Vegan Diet Could 'Improve Psychological Health' And Help Manage Diabetes, Says Review

Low-fat plant-based diets can lead to weight loss which can have multiple positive effects
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A low-fat vegan diet can offer a plethora of health benefits (Photo: 

Vegan diets can 'significantly improve psychological health and quality of life', according to a new review.

The study, published in the journal BMJ Open Diabetes Research and Care, found that low-fat plant-based diets may help in the management of diabetes and obesity.

Researchers from the University of London, the University of Northampton, and East Sussex NHS Healthcare Trust, reviewed 11 studies conducted between 1999 and 2017 with 433 participants, which were relevant to type 2 diabetes patients and plant-based (or predominantly plant-based) diets.

Vegan diets and illness

After they had reviewed the data, researchers reached the conclusion that a low-fat vegan diet - combined with 'educational interventions' - can 'significantly improve psychological wellbeing and general quality of life'.

Benefits of the diet included blood sugar management, weight loss, and reductions in cholesterol levels.

According to the authors, there are 4.5 million people with diabetes in the UK - around nine in 10 have type 2 diabetes, which is linked to lifestyle factors including obesity.

A low-fat vegan diet can help with multiple health conditions
A low-fat vegan diet can help with multiple health conditions

Low fat vegan diets

"What we learn from this systematic review is that (low fat) vegan or plant-based diets, together with weekly education sessions, are effective in providing more weight loss which unsurprisingly leads to improvement in diabetes and in diabetes and weight-related complications," Dr. Katarina Kos, Senior Lecturer in Diabetes and Obesity at the University of Exeter, said.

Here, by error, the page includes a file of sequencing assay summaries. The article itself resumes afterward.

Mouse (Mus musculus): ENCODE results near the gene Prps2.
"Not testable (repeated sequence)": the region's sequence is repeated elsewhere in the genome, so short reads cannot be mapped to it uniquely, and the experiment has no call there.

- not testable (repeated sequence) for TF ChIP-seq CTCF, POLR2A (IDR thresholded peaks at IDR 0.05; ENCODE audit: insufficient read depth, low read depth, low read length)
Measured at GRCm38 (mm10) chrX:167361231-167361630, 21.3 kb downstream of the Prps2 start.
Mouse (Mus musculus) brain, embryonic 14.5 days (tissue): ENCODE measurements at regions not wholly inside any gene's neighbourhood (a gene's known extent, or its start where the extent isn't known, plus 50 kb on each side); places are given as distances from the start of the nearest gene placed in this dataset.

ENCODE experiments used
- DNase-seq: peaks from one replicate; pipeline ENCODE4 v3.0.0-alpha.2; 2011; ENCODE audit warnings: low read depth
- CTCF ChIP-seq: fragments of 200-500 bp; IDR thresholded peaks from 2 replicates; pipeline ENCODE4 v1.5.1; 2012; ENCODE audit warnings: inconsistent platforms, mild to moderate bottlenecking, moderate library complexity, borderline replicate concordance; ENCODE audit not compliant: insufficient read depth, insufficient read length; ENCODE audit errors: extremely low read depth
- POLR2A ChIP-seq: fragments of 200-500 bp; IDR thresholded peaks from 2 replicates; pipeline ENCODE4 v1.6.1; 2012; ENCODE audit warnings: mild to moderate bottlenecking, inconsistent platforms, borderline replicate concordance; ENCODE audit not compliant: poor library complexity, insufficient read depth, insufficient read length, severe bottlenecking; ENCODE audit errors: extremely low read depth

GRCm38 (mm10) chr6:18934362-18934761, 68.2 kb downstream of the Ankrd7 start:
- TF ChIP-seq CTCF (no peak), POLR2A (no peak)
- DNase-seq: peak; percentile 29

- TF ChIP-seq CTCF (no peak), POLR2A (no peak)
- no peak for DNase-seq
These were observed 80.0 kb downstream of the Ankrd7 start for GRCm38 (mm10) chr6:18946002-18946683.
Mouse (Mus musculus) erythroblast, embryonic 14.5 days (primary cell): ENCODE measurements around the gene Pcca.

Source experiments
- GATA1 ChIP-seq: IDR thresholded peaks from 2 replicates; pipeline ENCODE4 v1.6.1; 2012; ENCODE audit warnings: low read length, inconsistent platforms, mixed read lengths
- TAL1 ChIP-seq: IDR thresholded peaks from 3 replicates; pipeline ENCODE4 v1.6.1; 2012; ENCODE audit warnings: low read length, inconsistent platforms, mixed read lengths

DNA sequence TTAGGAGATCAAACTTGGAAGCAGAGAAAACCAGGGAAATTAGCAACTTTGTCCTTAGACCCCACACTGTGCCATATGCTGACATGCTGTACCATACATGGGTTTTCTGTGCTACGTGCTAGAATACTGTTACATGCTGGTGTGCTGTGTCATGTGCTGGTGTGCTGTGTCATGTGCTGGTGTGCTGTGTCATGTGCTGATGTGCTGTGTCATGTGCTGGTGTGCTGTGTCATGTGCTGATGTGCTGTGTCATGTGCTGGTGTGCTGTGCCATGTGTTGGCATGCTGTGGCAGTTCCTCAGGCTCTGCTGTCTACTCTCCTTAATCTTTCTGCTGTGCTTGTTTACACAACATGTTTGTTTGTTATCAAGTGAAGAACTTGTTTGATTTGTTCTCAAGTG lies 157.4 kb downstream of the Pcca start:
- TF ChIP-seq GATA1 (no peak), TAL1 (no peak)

"Diets in the intervention and control group were not matched for calories in any of the studies.

"The success of this diet in people with diabetes was probably down to the fact a vegan diet tends to be low in calories and some were specifically low in fat - a non-vegan low-calorie diet might work just as well to have the same effect."

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Disclaimer: The opinions expressed in this article are prepared in the author's capacity and do not necessarily reflect the views and opinions of Plant Based News itself. 

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PBN Contributor:

Maria is the Editor of Plant Based News. A former magazine editor, newspaper reporter, and features writer, her work has been published by The Guardian, The Huffington Post, and various regional newspapers, as well as Vegan Life magazine and Vegan Trade Journal. She has interviewed a huge range of people, from Prime Ministers to authors, activists, pop stars and actors, and enjoys the varied range of topics writing for PBN allows her to tackle. You can follow her on Twitter @MariaChiorando and Instagram @mariachiorando.

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